Nogizaka Uoshin

While in Tokyo, we asked a couple of new friends made over dinner to recommend a restaurant they would go back to time and again. In a heartbeat, Nogizaka Uoshin. Why? For freshness, good service and great value.

Uoshin is a fish izakaya chain and the Nogizaka outlet is a favourite for its character. A hop, skip and a jump away from the upscale Tokyo Midtown complex, Uoshin is a popular after-work hang-out for office workers from the neighbouring business districts of Akasaka and Roppongi.

The izakaya chain is owned by the Uoshin group, a major seafood wholesaler based in Tokyo. The Nogizaka restaurant sits in what used to be a gas stand and a cola-specialty cafe. The building looks like a shack with a mezzanine and a verandah both filled with tables made from wooden fish packing crates (printed with the words Uoshin in kanji) and stools made from plastic cases padded with thin cushions. The verandah is draped in clear plastic sheets, offering a glimpse of the action within. From afar, it’s a quaint sight indeed – curiously incongruous with the ritzy neighbourhood it belongs to, yet charming in such a rustic and down-to-earth way.

When we arrived at 7pm, the restaurant was brimming. We didn’t wait too long for a table, thanks to a tip from a friendly Uoshin fan having a light bite at the standing bar.

Given the restaurant’s seafood wholesale lineage, it’s no coincidence that the fish is wonderfully fresh and well-priced. Near the long open kitchen is an eye-popping selection of the day’s catch on ice, ready to be grilled to order.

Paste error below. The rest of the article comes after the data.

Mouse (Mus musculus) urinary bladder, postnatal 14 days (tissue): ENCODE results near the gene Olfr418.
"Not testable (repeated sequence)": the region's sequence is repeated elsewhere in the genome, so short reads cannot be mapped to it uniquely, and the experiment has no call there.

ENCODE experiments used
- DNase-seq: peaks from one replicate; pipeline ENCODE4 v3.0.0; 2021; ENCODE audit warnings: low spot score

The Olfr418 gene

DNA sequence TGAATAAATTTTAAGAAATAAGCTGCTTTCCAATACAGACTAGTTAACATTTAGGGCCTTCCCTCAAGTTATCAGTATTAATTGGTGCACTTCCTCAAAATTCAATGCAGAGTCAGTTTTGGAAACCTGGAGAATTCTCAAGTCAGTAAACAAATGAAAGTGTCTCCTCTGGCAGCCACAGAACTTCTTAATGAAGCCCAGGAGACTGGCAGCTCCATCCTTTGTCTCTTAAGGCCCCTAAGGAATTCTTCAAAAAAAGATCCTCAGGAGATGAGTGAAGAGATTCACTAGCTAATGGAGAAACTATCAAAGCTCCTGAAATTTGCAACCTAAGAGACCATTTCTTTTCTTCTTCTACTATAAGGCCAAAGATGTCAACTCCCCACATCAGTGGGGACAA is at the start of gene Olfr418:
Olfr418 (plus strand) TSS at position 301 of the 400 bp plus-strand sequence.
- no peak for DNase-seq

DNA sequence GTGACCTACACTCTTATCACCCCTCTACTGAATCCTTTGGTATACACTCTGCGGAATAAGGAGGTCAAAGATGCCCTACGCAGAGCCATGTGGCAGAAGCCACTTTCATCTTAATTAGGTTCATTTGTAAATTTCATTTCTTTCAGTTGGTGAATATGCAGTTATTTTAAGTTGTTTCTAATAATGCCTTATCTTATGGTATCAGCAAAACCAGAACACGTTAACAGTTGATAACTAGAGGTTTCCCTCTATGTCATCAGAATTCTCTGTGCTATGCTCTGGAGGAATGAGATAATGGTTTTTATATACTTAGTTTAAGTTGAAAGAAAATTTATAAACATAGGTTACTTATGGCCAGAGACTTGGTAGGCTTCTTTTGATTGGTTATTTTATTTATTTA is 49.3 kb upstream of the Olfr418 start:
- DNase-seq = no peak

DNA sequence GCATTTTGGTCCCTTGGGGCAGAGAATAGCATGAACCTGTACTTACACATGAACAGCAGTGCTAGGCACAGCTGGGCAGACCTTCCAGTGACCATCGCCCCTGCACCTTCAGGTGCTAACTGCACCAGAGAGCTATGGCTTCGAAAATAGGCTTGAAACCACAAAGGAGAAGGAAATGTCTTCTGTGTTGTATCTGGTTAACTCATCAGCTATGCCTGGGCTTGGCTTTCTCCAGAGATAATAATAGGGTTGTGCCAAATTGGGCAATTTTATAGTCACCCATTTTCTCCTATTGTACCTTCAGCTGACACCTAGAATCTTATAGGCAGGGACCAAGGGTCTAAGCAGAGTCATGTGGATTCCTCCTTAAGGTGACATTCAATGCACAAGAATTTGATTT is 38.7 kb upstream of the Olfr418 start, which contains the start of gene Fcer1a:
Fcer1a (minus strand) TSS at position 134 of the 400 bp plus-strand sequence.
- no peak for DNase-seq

The mixed sashimi plates (from ¥1,500 to ¥4,800) are excellent value for the quality. The Gokujo Sashimi Moriawase we ordred was a gorgeous platter of splendid alfonsino (kinmedai), Japanese butterfish (ibodai), tuna (maguro), Bigeye tuna (mebachi), hen clam (bakagai), gaper (mirugai) and sea urchin (uni). Fancy names aside, we prefer to call them delicious!

Our yellowtail cheek (we handpicked from the fish counter) was grilled to a salty crisp on the outside and still juicy and firm to the bite inside.

Springtime heralds the arrival of Sakura ebi, a tiny shrimp from the Shizuoka Prefecture. Our cabbage and wakame salad topped with a generous serving of the seasonal cherry shrimp and tossed in a very fragrant and appetizing soy sauce and sesame oil dressing was addictive.

Be sure to try Uoshin’s house specialty, the Nokkezushi (¥1,500). This is a kappa-maki (thin sushi roll with cucumber strips in the centre) sliced into eight pieces, then enveloped with lavish shovels of crab meat (kani), sea urchin (yesss uni again yeehaa), salmon roe (ikura) and fatty tuna mince (negitoro). Simply decadent. Too much of a good thing doesn’t apply in this case.

The one small miss we had was the Mentai-Okara (¥380), salted cod roe with soybean curd paste. The mentaiko-tofu combo was enticing. The dish, however, turned out too dry for our liking. Just as well, the perfect excuse for copious amounts of Japanese beer to wash it down with.

And yes we would go back.

Thanks Yuki and Mike for your recommendation!

Nogizaka Uoshin
9-6-32 Akasaka, Minato-ku
Tel: (03) 3405-0411
Open 5 p.m.-12:30 a.m. (Sunday and holidays 2-9 p.m.)
Nearest station: Nogizaka (Chiyoda subway line)

Written by Jack.D
Photographed by Jack.D and Leni.B


Filed under Japan, Restaurants, Travel

4 responses to “Nogizaka Uoshin

  1. Did they speak any English at Uoshin?

    • Hi there, they speak only a little
      English. The crew is young and friendly though. They understood my limited Japanese vocab, gesticulations and sincere, hopeful face. ☺️

      The last time I was there, they had a basic menu in English and with pictures, so you should be able to order fine.

      Btw, the restaurant is popular with the working crowd so do try to make a reservation or go early to beat them.

  2. Thanks for your reply. How much should I expect if I splurge a bit on 2 starters, 3,4 mains, couple of beers + saké pls?

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